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Let's Give Them Pumpkin to Talk About

Graphic by: Fabulous Arizona

 

“Autumn shows how beautifully it is to let things go” – unknown

 

It’s finally Fall which means it is officially the time of year for cozy sweaters, deliciously smelling candles, cool temperatures, and PUMPKIN SPICE. Now we all know pumpkin spice gets a lot of attention, but is it good for you? It seems like every-day there is a new pumpkin spice item that comes out. This includes cereal, Oreos, crackers, creamers, breads, and the ever-popular lattes. Don’t get me wrong they all taste delicious but what exactly is it? Pumpkin spice has no actual pumpkin in it at all. WHAT? Hold on, pumpkin spice doesn’t even contain have pumpkin? It is a blend of spices that consist of ground cinnamon, nutmeg, ginger, cloves, and sometimes allspice. These spices alone aren’t inherently bad for you, in fact, they really have some great benefits. Benefits of pumpkin spice include cell protecting antioxidants, helping control blood sugar, numerous amounts of B vitamins, minerals, can help with digestion issues, contains anti-inflammatory agents, and even has some fiber. The problem is that the items that include “pumpkin spice” generally are high calorie and high sugar products.

 

We all know highly processed foods are largely packed with ridiculous amounts of sugar. One pumpkin spice latte contains upwards of twice the daily limit set by the American Heart Association. These process foods can contain natural and artificial sweeteners, additives, and preservatives, which are linked to increased risks of cancer, high blood pressure, heart disease, obesity, and even asthma. Of course anything done in moderation is generally safe, but then again, why risk it when you can get benefits from the real thing.

 

 

If you don’t want to add to your waistline this season let’s talk about the good stuff. Actual Pumpkin. Pumpkin falls under the squash family and is packed with fiber, vitamins, and minerals from the skin all the way to the seeds. Pumpkin is known for its high amounts of vitamins and antioxidants. These include carotenoids and beta-carotene, which is converted to Vitamin A and aids in the creation of white blood cells, and Vitamin E. This helps boost immunity and can help with the inevitable sickness that comes with back to school and cooler weather. Cooler weather also means dry skin however the vitamin e found in pumpkin can help improve how your skin looks and feels. These vitamins and antioxidants also play a role in cancer prevention. The beta-carotene can improve tissue health and detoxify the liver. A single cup of pumpkin contains more than twice the recommended daily value needed of Vitamin A that can help improve eyesight. Not to mention pumpkin has anti-inflammatory properties.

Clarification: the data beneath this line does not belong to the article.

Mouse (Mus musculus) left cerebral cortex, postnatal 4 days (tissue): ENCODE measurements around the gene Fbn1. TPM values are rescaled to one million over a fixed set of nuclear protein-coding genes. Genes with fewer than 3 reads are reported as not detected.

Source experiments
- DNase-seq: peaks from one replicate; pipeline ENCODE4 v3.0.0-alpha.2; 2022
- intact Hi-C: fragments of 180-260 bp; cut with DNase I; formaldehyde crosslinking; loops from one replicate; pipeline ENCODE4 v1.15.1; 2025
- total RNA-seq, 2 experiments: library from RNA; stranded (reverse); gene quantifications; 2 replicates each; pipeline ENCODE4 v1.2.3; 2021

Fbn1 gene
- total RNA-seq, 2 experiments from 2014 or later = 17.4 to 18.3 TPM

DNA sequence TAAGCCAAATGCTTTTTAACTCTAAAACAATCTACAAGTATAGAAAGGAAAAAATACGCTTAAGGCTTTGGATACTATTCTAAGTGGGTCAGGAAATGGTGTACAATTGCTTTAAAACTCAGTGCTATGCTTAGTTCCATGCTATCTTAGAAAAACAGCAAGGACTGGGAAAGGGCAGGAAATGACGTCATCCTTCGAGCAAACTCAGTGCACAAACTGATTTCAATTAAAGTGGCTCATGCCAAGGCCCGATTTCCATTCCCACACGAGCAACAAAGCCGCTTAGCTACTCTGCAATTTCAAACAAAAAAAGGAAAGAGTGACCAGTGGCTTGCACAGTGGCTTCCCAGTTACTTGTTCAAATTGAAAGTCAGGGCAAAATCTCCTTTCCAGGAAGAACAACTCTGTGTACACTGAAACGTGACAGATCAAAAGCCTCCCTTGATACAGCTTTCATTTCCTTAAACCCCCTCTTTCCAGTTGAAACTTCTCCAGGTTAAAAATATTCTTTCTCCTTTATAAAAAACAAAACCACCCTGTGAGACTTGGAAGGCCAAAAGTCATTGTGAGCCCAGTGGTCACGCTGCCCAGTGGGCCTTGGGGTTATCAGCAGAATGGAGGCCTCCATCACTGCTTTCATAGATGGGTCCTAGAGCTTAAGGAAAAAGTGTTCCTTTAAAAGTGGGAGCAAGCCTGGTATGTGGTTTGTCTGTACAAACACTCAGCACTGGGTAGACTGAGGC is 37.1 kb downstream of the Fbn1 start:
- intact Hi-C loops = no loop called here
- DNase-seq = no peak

More benefits of pumpkin include: weight management, lower blood sugar, lower blood pressure, and can help keep your skin glowing. This is due to the amounts of fiber and potassium found in pumpkin. Think about it. When you eat pumpkin the fiber helps slow the rate of sugar absorption into the blood that helps you stay full for longer helping control blood sugar levels. The potassium plays an important role in keeping the sodium in your diet under control helping with your blood pressure. Lastly, pumpkin is great for your heart health. Besides the antioxidants listed above, it is also a great source of omega -3s. Omega-3s are great for lowering blood pressure and cholesterol significantly improving the health of your heart.

 

So how can you get the best of both worlds? Try these recipes below for the benefits of pumpkin season without wreaking havoc on your body from today’s processed food trends. Not much of a baker? Simply add the ‘pumpkin’ spices or real pumpkin to your yogurt, oatmeal, squash, potatoes, or coffee.

 

Recipes: https://www.skinnytaste.com/50-pumpkin-recipes/

 

References

 

Devi, N Manda, RV Prasad, and Nukasani Sagarika. "A review on health benefits and nutritional composition of pumpkin seeds." A review on health benefits and nutritional composition of pumpkin seeds. 2018. International Journal Of Chemical Studies. 2019 <www.chemjournal.com/archives/2018/vol6issue3/PartQ/6-3-36-289.pdf>.

 

Liu, Guimei, Li Lang, Guoyong Yu, and Quanhong Li. "Pumpkin polysaccharide modifies the gut microbiota during alleviation of type 2 diabetes in rats." International Journal of Biological Macromolecules. 24 Apr. 2018. Elsevier. 09 Sept. 2019 <https://www.sciencedirect.com/science/article/pii/S0141813018301363>.

 

Naidoo, Uma. "Spice up your holidays with brain-healthy seasonings." Harvard Health Blog. 22 Nov. 2016. 09 Sept. 2019 <https://www.health.harvard.edu/blog/spice-up-your-holidays-with-brain-healthy-seasonings-2016120710734>.

 

Oberst, Lindsay. "Proven Health Benefits of Pumpkins + 9 Truly Healthy Pumpkin Recipes (That Taste Delicious!)." Food Revolution Network. 14 Nov. 2017. 09 Sept. 2019 <https://foodrevolution.org/blog/health-benefits-of-pumpkins/>.

 

"Pumpkin Spice Power." Healthy Brains by Cleveland Clinic. 29 Nov. 2018. 09 Sept. 2019 <https://healthybrains.org/pumpkin-spice-power/>.

 

Silva, Maria Manuela, and Fernando Lidon. "FOOD PRESERVATIVES – AN OVERVIEW ON APPLICATIONS AND SIDE EFFECTS." Emirates Journal of Food and Agriculture. 09 Sept. 2019 <http://www.ejfa.me/index.php/journal/article/view/1049>.

 

Trasande, Leonardo, Rachel M. Shaffer, and Sheela Sathyanarayana. "Food Additives and Child Health." Pediatrics. 01 Aug. 2018. American Academy of Pediatrics. 09 Sept. 2019 <https://pediatrics.aappublications.org/content/142/2/e20181410.full>.

 

Yadav, Mukesh, et al. “Medicinal and Biological Potential of Pumpkin: an Updated Review.” Nutrition Research Reviews, vol. 23, no. 2, 2010, pp. 184–190., doi:10.1017/S0954422410000107.

 

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